Fruit Juice Focus talks with three of the principles of Sono Global: Frank Runge, Darren Jenkins (CEO) and Richard Malpass.

    Fruit Juice Focus (FJF): Could you give a brief background to Sono Global

    Sono Global (SG): Sono was formed in 2010 with the objective of becoming an integrated fruit juice production and distribution business, focusing on our first production plant in Ghana. From that initial business the group has developed to the point where we now have two production units, a distribution and packaging solutions business, Maia, and two trading arms, Steinhauser in the US and Sono Bv in Europe.

    FJF: You purchased a production facility in Brazil in July last year. How did this come about?

    SG: We are always looking for production assets in prime locations to expand the range of products that we can supply to our customers. We have been aware of the plant in Brazil for some time and its excellent access to a wide range of tropical and citrus fruits.  As the plant was part of a larger group which was in Administration the challenge was to find a way of acquiring the plant from the authorities. This was a very complex process and took far longer than we expected.

    FJF: What were the reasons behind the failure of the Cajuba operation before the acquisition?

    SG: The world of banking for a commodity our size has changed quite dramatically. In the recent past the agricultural banks were comfortable with financing this (Cajuba) type of business and the various seasonal fluctuations that went with them. But after the banking crisis the majority of these banks decided to restructure with the aim of looking to invest in commodities that were far greater than the citrus industry. So for Cajuba they were falling unfortunately into the bracket of being too small for one and then too big for the tier below and so the business ultimately failed. However it must be noted that this was not due to the orange juice side of the operation, as that is actually a fairly standardised and commoditised business, but it was on the tropicals side of the business that the funding became an issue. The tropical fruits are very expensive and you require an awful lot of financing to fund the cash flow requirements at peak times when they come into season. The Cajuba plant is an integrated plant where you need both critrus and tropical to work simultaneously. You can’t switch a plant like this on with just the tropicals and then not run the orange line and vice versa, you need both as a contributor to the fixed cost. They might not make the margins or the profit at the same time but you need to run them both simultaneously.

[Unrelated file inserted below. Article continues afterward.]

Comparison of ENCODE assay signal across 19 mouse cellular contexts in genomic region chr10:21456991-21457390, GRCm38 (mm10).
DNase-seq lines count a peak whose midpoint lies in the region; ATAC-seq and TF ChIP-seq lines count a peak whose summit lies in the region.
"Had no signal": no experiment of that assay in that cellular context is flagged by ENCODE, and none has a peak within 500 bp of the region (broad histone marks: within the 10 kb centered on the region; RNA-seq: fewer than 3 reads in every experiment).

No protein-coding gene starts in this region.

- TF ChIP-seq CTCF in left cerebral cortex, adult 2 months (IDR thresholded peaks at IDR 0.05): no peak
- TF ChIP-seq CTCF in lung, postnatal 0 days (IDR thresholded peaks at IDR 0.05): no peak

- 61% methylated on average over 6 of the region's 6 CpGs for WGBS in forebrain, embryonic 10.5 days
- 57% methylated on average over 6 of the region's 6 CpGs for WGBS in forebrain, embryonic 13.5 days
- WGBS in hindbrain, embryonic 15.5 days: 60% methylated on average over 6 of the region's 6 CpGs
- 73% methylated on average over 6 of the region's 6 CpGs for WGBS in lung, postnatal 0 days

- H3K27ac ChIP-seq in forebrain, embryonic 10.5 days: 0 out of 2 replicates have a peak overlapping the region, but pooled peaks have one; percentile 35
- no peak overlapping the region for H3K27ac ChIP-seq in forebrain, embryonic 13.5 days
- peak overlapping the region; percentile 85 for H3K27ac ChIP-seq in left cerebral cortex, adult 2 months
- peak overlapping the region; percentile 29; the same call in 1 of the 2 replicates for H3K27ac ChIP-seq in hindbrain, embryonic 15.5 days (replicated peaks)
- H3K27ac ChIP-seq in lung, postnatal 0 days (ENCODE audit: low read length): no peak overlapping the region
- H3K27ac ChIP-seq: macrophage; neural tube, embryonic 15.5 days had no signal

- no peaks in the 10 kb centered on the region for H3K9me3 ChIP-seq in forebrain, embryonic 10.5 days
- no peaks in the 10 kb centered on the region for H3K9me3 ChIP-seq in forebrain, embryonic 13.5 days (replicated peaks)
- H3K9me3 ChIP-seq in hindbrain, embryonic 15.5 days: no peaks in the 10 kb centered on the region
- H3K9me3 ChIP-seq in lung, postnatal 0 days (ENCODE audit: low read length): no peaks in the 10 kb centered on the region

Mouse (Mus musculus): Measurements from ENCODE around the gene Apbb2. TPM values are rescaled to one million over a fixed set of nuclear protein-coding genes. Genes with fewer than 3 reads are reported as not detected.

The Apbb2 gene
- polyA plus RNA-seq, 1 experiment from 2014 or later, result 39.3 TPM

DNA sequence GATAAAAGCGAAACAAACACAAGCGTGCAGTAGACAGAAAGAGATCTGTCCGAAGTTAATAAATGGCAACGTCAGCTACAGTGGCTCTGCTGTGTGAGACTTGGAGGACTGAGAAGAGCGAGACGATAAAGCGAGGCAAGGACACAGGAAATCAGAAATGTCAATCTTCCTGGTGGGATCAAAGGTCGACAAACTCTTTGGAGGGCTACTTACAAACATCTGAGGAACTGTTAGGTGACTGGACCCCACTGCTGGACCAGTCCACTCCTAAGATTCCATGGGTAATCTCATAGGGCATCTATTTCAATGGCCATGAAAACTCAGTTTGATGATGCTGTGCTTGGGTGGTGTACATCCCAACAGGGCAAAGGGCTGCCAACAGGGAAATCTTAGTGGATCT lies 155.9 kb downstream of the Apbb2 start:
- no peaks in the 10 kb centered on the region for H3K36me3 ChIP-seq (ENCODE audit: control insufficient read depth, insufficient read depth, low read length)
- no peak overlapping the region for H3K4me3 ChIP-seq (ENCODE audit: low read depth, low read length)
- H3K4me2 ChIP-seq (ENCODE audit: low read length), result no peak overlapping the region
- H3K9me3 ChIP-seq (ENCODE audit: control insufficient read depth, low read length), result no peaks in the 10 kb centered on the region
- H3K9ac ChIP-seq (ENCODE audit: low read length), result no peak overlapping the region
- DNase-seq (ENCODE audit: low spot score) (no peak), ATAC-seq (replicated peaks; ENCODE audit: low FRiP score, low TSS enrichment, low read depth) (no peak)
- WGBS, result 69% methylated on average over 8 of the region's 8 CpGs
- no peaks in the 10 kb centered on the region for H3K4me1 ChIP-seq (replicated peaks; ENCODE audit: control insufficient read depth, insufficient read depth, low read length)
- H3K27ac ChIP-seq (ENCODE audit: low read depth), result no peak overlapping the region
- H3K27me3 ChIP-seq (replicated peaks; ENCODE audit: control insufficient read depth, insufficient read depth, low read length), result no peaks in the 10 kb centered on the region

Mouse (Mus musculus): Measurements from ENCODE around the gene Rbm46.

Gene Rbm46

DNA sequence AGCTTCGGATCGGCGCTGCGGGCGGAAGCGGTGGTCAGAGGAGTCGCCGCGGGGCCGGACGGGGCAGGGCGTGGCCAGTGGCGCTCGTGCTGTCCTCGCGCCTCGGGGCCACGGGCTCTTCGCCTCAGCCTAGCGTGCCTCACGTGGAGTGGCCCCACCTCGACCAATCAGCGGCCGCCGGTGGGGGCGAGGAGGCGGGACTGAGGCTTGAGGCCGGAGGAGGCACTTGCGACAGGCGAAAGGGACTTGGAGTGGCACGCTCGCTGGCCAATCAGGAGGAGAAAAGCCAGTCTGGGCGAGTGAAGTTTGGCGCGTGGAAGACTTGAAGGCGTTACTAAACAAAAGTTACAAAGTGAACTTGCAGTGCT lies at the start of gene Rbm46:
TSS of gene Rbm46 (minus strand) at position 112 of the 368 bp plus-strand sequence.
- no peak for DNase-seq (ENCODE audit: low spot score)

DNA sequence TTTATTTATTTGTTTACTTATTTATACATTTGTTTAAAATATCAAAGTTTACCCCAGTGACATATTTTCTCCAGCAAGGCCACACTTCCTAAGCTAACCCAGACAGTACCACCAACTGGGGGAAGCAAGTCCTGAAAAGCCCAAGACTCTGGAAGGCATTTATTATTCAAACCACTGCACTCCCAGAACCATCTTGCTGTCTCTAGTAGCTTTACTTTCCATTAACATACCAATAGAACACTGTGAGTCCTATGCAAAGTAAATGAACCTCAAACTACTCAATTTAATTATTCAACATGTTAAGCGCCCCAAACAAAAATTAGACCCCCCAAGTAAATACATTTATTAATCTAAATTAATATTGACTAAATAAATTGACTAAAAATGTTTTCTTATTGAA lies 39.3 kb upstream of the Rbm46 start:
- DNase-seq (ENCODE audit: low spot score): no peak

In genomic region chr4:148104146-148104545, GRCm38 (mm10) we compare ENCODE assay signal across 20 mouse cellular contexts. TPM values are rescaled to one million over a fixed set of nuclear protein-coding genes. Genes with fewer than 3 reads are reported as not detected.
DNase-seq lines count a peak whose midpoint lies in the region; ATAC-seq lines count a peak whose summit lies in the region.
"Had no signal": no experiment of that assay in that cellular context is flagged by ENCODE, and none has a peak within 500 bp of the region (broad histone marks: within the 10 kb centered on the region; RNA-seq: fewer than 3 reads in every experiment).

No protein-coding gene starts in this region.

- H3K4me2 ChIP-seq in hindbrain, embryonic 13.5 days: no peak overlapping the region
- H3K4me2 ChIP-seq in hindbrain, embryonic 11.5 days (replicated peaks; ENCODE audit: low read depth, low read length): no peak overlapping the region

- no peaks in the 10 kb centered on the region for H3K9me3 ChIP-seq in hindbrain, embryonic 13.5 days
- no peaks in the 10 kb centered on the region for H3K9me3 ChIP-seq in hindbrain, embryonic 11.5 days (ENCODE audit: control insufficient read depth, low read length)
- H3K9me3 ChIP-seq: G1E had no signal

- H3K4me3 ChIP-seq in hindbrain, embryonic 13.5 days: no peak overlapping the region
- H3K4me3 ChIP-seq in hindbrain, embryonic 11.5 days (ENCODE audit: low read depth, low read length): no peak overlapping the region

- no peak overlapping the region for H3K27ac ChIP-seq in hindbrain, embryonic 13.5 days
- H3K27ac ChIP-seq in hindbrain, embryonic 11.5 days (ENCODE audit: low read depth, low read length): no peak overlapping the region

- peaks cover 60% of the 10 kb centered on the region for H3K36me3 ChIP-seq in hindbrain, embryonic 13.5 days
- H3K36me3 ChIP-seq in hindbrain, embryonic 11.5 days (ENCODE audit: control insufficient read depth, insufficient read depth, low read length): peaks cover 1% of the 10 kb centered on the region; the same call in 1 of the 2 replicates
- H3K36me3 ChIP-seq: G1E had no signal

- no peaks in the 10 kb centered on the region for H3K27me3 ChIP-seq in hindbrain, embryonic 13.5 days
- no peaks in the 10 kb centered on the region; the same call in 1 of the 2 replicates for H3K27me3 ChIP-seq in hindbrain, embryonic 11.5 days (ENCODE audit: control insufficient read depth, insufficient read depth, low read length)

The other problem was that this was a very Brazilian inwardly looking organisation and they didn’t have access to the European and US export markets for tropical products leaving it stuck in a trap in terms of market.

    FJF: Had the plant ceased operations when Sono took over? 

    SG: It wasn’t quite ‘mothballed’ but it was in a state where it needed a fair bit of refurbishment to get it up and running again.

    FJF:  How long had the plant been operating before you purchased it?

    SG: The original plant had been producing juices and concentrates since the early 1970s including cashew, mango, passion fruit, acerola and guava.

    FJF: Were you able to get any local government support or aid to help get the plant up and running?

    SG: No. We’ve learned from having our first plant in Ghana (Africa) not to rely on government aid or grants. They may come later. People are very happy that we are here in Brazil and providing a welcome boost to the local economy but this has not translated into any offers of financial support or investment.

    FJF: Are you able to say how much Sono invested in the purchase?

    SG: This is confidential information although part of the information is available from the public records office in Brazil but this doesn’t give the complete picture.

    FJF: How many people does the plant employ?

    SG: The plan is to bring the workforce up to about 180 employees when we are fully up and running and bringing on different fruits at different times. At the moment we employ around 120 staff.

    FJF: There has been much talk over the past decade of juice traders being squeezed on price by both the big producers and the big global supermarkets. Was this part of your reason to get into production?

    SG: We have always been a producer of juice, which also trades a number of other products. Our plan is to sell more and more of our own production. This gives us control of the whole supply chain which for many of our customers is becoming a key issue.

    FJF: This strategy of controlling the whole supply chain is an interesting one and quite new to the fruit juice industry. How have you developed this for Sono?